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A director whose movie just landed a Golden Globe award is turning his eye toward science fiction as we look at this afternoon's development news.
Variety reports that Swedish director Björn Runge is set to direct an original sci-fi film called Stardream. The story follows the journey of a spaceship carrying hundreds of thousands of humans toward a distant planet as they flee a post-apocalyptic Earth. When the ship begins to malfunction, the travelers create an AI to sort things out — but the AI develops an attachment to its creator that threatens what's left of the human race (sounds like a a mash-up of Battlestar Galactica, 2001: A Space Odyssey, and the classic Star Trek episode "The Ultimate Computer").
If you're not familiar with Runge, that's because his previous film, The Wife, was a literary drama — but its star, Glenn Close (Guardians of the Galaxy) just won a Golden Globe as Best Actress on Sunday night (Jan. 6) for her performance in that film. Said the director about his new project, "It is an absolute privilege to be a part of Stardream. Dealing with big questions about humanity, this is a powerful drama with hypnotic possibilities that will take everyone involved to a new level of filmmaking. The audience will be invited into a mind-blowing experience about loss and love.”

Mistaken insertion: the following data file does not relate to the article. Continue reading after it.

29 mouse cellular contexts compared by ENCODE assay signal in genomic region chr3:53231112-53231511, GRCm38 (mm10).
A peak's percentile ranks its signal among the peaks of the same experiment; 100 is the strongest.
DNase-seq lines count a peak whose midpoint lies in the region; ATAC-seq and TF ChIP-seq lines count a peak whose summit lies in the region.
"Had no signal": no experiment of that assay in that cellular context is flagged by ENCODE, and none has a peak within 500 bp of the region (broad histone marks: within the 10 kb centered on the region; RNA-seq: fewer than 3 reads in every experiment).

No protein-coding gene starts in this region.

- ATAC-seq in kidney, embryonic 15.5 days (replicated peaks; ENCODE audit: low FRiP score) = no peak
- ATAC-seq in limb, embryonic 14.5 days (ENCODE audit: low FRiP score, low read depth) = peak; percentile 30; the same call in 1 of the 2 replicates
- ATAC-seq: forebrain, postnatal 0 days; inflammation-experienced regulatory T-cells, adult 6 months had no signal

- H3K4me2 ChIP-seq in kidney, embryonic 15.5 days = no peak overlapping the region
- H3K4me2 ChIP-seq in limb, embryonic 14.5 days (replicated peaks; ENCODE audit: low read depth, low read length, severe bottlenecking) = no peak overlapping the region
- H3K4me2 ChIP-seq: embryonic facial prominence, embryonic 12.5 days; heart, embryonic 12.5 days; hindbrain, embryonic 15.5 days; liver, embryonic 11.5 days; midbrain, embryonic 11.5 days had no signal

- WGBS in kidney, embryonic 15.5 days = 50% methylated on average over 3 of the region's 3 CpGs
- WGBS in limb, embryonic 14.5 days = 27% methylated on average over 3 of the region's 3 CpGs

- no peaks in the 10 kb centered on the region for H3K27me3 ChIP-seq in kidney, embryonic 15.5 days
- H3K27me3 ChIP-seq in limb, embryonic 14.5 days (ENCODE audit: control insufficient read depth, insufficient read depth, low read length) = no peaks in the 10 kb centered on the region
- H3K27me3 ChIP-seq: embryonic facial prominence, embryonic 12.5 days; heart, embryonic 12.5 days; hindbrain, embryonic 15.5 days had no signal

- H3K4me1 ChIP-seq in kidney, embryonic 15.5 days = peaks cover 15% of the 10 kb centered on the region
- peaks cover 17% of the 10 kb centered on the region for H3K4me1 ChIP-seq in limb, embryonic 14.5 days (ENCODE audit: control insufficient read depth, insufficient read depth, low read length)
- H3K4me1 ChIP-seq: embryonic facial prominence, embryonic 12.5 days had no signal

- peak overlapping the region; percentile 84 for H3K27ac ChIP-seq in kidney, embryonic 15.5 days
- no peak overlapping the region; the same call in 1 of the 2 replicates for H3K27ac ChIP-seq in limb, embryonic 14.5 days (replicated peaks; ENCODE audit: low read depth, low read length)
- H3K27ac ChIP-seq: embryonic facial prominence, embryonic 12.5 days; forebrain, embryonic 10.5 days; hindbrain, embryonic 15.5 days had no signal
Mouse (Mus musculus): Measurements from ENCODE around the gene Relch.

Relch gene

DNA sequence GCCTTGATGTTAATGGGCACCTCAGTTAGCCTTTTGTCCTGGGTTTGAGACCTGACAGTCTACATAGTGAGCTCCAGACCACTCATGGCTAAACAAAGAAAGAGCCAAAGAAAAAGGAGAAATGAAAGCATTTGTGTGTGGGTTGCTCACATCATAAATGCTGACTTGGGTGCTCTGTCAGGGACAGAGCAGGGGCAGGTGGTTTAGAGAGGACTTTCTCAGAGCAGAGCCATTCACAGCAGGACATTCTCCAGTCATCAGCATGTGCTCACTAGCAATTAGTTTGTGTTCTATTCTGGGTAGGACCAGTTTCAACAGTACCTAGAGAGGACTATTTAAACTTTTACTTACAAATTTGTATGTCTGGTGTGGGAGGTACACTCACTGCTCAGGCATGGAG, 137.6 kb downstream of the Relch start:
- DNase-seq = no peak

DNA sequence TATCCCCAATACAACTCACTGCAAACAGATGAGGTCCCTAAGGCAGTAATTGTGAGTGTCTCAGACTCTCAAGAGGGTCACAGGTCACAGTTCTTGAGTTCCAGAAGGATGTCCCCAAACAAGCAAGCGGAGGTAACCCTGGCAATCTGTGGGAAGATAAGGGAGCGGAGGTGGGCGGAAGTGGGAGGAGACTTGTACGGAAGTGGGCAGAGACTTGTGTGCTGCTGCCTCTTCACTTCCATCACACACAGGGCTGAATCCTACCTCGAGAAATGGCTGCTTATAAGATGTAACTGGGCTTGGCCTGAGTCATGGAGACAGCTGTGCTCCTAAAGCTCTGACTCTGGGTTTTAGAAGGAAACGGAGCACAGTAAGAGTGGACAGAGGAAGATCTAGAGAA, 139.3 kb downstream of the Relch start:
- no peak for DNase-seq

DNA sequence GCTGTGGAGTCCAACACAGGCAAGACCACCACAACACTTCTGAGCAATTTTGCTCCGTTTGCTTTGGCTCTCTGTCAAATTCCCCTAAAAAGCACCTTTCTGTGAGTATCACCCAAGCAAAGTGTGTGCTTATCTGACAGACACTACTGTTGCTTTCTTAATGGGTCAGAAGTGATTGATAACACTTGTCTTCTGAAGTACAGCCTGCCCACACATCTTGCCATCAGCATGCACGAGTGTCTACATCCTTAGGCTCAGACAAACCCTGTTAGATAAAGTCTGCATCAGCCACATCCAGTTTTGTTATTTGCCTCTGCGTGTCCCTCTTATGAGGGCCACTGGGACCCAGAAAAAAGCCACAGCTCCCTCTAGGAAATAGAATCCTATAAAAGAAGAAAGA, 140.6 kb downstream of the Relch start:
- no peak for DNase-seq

Stardream is scheduled to start shooting this summer.
The Shudder horror streaming service is getting ready to premiere its first original documentary, called Horror Noire: A History of Black Horror (trailer above). According to EW, the movie chronicles a century's worth of genre films and how they in turn exploited, caricatured, bypassed, and embraced both black filmmakers and black audiences.
Based on the book of the same name by Dr. Robin R. Means Coleman, the film features in-depth interviews with directors, writers, and actors such as Coleman, Jordan Peele (Get Out, Us), Ernest Dickerson (Bones), Rusty Cundieff (Tales from the Hood), Tina Mabry (Mississippi Damned), Tony Todd (Candyman), Paula Jai Parker (Tales From the Hood), Tananarive Due (My Soul to Keep), and more.
Among the topics on hand will be the history of black Americans in Hollywood; how black leading men came of age in movies like Night of the Living Dead and Blacula; the urban horror of the '90s; and the new voices coming up through movies like Get Out.
Directed by Xavier Burgin, Horror Noire will premiere exclusively on Shudder on Thursday, Feb. 7, after special screening events in Los Angeles on Feb. 1 and New York on Feb. 4.
Lastly, the first trailer (see above) has emerged for Hanna, a new Amazon Prime Video series based on the 2011 action-adventure-slightly-sci-fi movie directed by Joe Wright.
In the original film, Saoirse Ronan played the title character, a teenage girl hidden away and trained by her rogue ex-CIA father (Eric Bana) to become an assassin. As the story unfolds, Hanna discovers that she has not been told the entire truth about her existence — including that she was part of a program to create super-soldiers.
While the movie was marketed as a sort of teen Jason Bourne, it was decidedly surreal and more fantasy-like in its tone. Whether that aspect of the material or the sci-fi elements have been retained for the series remains to be seen.
(via The Playlist)